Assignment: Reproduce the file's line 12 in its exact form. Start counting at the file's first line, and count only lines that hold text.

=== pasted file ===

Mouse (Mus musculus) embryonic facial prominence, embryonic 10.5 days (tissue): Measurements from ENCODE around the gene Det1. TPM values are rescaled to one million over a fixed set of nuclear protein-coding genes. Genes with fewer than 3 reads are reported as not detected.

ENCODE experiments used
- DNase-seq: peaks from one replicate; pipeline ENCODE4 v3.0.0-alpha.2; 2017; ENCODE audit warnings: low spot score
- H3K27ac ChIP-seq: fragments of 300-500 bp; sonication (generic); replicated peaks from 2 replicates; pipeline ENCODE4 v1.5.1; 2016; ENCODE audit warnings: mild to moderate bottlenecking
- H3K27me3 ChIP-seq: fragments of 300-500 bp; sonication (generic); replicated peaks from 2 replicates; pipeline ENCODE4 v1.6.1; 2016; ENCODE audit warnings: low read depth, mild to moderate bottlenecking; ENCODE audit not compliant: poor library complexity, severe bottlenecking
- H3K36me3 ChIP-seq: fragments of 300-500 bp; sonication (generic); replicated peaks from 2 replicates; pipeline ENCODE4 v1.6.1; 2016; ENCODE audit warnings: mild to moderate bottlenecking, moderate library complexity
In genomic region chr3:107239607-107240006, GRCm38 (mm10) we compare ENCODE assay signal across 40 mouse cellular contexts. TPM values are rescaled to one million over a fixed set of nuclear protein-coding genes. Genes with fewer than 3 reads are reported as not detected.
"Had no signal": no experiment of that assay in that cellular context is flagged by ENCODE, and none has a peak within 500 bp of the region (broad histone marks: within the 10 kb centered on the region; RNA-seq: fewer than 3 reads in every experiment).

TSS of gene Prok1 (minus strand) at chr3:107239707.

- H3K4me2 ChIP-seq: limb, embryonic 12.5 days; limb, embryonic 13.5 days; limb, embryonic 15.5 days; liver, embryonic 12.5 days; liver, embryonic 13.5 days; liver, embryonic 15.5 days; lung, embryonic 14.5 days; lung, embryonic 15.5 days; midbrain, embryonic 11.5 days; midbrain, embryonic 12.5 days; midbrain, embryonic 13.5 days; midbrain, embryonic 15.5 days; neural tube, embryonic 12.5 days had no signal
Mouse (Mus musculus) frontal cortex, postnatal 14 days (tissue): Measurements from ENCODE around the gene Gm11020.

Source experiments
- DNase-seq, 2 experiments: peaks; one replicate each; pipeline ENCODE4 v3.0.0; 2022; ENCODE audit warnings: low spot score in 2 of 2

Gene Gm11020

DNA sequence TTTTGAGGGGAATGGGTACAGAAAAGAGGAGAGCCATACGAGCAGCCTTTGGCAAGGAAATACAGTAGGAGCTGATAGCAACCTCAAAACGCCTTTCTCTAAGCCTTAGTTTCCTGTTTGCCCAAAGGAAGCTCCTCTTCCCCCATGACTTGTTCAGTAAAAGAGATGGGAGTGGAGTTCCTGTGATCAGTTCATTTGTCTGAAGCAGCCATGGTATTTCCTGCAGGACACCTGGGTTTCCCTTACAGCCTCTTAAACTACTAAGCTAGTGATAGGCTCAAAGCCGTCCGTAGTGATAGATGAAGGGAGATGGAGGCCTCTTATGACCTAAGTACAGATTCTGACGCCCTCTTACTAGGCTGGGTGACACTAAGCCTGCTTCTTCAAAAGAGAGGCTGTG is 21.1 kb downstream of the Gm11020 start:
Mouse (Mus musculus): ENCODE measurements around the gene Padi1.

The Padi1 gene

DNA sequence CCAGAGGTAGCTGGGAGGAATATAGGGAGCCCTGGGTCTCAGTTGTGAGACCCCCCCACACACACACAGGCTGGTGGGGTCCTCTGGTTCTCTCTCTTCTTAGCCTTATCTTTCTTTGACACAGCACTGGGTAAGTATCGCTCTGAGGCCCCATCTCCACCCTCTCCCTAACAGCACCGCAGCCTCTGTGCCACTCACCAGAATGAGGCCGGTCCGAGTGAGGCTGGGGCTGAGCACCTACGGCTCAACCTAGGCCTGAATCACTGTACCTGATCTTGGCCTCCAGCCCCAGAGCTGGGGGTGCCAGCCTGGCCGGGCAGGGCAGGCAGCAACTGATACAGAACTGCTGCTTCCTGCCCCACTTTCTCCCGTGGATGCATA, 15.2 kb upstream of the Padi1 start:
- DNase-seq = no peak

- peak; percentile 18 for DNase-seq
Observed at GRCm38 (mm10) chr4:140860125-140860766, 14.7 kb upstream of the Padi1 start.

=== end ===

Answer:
Source experiments